Pharma MSMEs need handholding

Pharma MSMEs need handholding
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Pharma MSMEs need handholding

Highlights

The Indian Pharmacopoeia Commission (IPC), which was established by the central government to promote the highest standards of medicines for use in humans and animals within practical limits of the technologies available for manufacture and analysis, has become the third Pharmacopoeia Commission in the world to have more than 1000 Pharmacopoeial Reference Standards in its inventory.

The Indian Pharmacopoeia Commission (IPC), which was established by the central government to promote the highest standards of medicines for use in humans and animals within practical limits of the technologies available for manufacture and analysis, has become the third Pharmacopoeia Commission in the world to have more than 1000 Pharmacopoeial Reference Standards in its inventory.

The inventory of Indian Pharmacopoeial Reference Standards (IPRS) reached the 1000 landmark with the launch of Sitagliptin Impurity A which is a dipeptidyl peptidase-4 inhibitor and used to improve glycemic control in patients with type-2 diabetes. The 1000th IP Reference Standard - Sitagliptin Impurity A was launched by the members of the scientific body during the 50th Scientific Body meeting of Indian Pharmacopoeia Commission on September 28, 2022.

Sitagliptin is among 15 impurities launched by IPC recently. The other impurities are Amiodarone Impurity A, Amiodarone Impurity B, Amlodipine Impurity D, Cefradine, Cephraddine, Diazepam Impurity B, Econazole Nitrate, Fenbendazole Impurity B, Fluconazole Impurity C, Indapamide Impurity A, Norfloxacin Impurity E, Quetiapine Impurity A, Teneligliptin Impurity C, 6-chloro-3-hydroxyamide (Chlor Homolog impurity).

IPC launched the first Reference Standard of anti-diabetic drug, Pioglitazone in 2010. Later Indian Pharmacopoeia 2014 contained separate monographs for anti-diabetic drugs, metformin tablets and metformin prolonged release tablets. In August this year IPC added five new Indian Pharmacopoeial Reference Standards and seven new impurity reference substances to Indian Pharmacopoeia 2022. The list of impurity reference substances contained clobazam impurity A, levocetirizine amide, lumefantrine related compound A, quetiapine impurity I, tamoxifen citrate impurity standard, tinidazole impurity B, trimethoprim impurity B. On the other hand, the list of Indian Pharmacopoeial Reference Standards included disopyramide phosphate, dolutegravir sodium, estradiol hemihydrate, propofol, tenofovir alafenamide fumarate.

The IPC has also come out with the publication of the ninth edition of IP 2022 which will be effective from December 1, 2022. The Indian Pharmacopoeia (IP) is a legally recognized book of standards for drugs and their formulations in India. The standards of identity, purity and strength prescribed in IP are to ensure quality of the medicine. The mandate of the commission is to perform, inter-alia, functions such as revision and publication of the Indian Pharmacopoeia and National Formulary of India on a regular basis besides providing IP reference substances and training to the stakeholders on pharmacopoeial issues. Buying Indian Pharmacopoeial Reference Standard is a social and legal responsibility of the industry. Impurity standards are used to perform the system suitability, qualitative and quantitative parameters for compliance to Indian Pharmacopoeia monograph.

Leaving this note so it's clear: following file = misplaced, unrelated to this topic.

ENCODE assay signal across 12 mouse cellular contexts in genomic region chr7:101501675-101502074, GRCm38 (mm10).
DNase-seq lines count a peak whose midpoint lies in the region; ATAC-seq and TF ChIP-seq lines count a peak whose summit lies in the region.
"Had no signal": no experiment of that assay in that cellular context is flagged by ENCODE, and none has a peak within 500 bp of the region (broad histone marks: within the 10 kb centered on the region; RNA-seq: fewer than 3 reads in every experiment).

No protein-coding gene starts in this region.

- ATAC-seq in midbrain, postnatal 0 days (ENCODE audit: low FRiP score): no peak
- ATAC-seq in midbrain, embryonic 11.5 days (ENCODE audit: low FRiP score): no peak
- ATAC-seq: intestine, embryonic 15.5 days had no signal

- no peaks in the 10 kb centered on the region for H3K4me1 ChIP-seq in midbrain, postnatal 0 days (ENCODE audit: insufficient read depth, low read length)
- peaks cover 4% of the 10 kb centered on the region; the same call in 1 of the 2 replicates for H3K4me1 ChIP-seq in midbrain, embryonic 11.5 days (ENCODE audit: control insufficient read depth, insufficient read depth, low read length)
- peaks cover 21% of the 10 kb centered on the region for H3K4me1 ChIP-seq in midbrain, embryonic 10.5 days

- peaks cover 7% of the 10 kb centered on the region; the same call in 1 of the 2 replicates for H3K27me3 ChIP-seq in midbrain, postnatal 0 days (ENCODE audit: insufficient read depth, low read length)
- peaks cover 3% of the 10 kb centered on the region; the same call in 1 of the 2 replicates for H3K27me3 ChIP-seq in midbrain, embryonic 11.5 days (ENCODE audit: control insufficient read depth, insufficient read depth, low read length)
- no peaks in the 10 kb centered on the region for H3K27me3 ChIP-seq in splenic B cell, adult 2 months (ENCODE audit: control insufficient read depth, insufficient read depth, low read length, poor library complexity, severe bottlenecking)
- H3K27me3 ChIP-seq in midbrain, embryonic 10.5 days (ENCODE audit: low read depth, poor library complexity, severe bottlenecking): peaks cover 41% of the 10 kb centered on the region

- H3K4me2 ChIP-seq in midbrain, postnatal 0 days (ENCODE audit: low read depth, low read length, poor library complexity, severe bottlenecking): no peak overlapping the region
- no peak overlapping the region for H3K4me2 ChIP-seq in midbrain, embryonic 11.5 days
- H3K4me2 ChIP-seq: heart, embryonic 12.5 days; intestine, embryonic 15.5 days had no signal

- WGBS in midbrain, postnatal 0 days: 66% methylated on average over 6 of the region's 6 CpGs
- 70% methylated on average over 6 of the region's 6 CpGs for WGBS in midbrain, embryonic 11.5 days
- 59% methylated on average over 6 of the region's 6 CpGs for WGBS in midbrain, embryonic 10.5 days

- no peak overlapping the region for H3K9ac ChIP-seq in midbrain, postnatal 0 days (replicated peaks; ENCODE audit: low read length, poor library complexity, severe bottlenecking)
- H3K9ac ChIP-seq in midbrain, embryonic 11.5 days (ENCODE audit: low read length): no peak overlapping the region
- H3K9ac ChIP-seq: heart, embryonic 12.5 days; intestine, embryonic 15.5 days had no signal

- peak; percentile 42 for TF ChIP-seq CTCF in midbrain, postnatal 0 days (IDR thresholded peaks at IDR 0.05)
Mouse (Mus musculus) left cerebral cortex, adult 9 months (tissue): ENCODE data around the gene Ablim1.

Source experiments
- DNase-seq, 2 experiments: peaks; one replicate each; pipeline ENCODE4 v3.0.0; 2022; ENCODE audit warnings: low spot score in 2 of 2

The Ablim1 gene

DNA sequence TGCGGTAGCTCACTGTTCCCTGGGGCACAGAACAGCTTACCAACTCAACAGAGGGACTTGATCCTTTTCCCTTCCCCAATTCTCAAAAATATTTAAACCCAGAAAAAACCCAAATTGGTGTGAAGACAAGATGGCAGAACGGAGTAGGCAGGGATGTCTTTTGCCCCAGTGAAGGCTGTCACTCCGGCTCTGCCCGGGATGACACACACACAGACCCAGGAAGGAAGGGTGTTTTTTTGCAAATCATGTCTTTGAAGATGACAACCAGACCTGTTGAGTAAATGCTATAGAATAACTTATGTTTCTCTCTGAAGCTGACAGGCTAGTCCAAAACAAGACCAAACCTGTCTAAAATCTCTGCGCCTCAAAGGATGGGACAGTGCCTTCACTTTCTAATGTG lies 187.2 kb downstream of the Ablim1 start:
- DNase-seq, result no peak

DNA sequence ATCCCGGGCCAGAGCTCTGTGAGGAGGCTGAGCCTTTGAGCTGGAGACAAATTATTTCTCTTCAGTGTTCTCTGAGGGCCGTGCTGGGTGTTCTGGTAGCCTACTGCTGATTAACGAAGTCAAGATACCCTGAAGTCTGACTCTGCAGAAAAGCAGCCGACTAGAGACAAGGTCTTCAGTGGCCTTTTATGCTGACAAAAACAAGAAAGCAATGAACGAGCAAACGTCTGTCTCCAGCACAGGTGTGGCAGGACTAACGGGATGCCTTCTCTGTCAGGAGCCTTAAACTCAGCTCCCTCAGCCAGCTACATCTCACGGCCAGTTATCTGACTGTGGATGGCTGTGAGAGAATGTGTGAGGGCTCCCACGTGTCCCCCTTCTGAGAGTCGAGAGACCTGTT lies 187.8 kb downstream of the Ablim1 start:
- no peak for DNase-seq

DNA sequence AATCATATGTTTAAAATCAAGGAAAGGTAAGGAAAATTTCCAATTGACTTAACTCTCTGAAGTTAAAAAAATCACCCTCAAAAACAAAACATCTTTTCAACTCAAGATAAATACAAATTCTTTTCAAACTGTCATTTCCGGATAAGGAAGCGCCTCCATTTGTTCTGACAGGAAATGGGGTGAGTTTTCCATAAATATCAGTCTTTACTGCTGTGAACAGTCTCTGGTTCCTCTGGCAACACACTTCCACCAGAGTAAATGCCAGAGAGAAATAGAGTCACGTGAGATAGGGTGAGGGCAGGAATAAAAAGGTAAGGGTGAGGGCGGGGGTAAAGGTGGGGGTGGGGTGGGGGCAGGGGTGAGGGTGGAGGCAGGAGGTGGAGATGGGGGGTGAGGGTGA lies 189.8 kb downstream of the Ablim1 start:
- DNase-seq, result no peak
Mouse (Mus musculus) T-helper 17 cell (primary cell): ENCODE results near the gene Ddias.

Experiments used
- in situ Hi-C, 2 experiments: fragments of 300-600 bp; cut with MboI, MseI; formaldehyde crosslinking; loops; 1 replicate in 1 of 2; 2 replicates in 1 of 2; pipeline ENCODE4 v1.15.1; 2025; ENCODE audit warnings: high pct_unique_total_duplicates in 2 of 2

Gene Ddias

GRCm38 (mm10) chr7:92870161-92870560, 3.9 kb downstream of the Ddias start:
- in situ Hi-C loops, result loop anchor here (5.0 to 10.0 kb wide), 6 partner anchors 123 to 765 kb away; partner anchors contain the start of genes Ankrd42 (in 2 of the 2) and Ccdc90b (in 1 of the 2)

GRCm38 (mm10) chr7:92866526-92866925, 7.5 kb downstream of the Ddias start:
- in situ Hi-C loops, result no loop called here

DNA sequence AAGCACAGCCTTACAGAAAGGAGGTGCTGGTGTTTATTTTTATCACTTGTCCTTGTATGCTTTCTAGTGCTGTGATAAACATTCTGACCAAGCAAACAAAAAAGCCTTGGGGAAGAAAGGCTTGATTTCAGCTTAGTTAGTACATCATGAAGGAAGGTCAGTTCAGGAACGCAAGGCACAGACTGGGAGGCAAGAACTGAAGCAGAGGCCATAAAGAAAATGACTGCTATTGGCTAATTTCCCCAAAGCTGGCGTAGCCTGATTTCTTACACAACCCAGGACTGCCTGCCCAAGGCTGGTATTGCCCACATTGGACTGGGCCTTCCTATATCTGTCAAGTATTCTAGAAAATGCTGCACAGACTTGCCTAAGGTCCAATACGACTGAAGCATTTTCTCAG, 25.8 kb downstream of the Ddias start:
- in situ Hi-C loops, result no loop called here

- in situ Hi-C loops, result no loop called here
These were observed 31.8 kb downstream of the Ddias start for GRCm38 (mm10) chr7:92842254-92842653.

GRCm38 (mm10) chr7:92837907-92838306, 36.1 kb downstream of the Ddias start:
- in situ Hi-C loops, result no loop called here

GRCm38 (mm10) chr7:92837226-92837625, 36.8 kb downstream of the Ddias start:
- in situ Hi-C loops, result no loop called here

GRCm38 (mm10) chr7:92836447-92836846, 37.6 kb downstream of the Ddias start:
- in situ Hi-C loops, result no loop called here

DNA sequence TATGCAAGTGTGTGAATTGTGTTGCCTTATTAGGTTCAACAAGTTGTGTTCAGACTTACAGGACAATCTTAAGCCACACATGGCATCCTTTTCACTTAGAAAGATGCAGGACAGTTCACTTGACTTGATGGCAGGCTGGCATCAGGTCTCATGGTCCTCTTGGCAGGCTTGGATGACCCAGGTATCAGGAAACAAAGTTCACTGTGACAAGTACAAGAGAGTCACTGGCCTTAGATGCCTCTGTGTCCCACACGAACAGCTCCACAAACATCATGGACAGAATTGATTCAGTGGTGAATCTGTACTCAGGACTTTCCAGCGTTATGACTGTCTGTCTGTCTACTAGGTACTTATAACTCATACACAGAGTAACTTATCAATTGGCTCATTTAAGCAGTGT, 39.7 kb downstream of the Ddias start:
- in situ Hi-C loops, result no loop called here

Recently, the Central Drugs Standard Control Organisation (CDSCO), the drug regulator of the country, has issued a letter to all State and Union Territory Drugs to ensure use of IPRS and Impurity Standards by the pharma manufacturers and testing laboratories for quality testing of drugs, as per the Drugs and Cosmetics Act, 1940 and Rules thereunder. The directive followed an IPC letter seeking the Drugs Controller General of India (DCGI) to write to the state regulators to support promotion of IPRS and Impurity Standards.

The IPC, in its letter to the DCGI, said that it is also making efforts to promote the use of authentic copies of IP 2022 along with IPRS and Impurity Standards by the pharmaceutical manufacturers and drug testing laboratories for which awareness programmes for stakeholders are being organised across the country. It added that IPC is the only supplier of IPRS and Impurity Standards and it has not authorised any other party for their distribution. It further says that using unauthorised reference standards is a violation of provisions of the Drugs and Cosmetics Act, 1940".

But, the pharmaceutical industry has now demanded that the government should share the reference standards free of cost to the micro, small and medium enterprises (MSMEs) as the current prices are not affordable to these units. For a normal unit to buy reference standards, it would cost a minimum of Rs 10 lakh. It could be more also since many units manufacture 100-200 products or even more. It is a fact that such a burden cannot be borne because there is too much competition in the industry.

So, the MSME units have demanded that the government should supply these reference standards free of cost or at nominal cost, to ensure quality standards of medicines. The industry argues that there is no justification for such exorbitant prices of Rs 60,000 for IP and Rs 20,000 for one impurity standard. Obviously, there seems to have some merit in the demands of the industry. In such a background, the MSME pharma units need handholding by the government to ensure use of IPRS and Impurity Standards.

(The author is a freelance journalist with varied experience in different fields)

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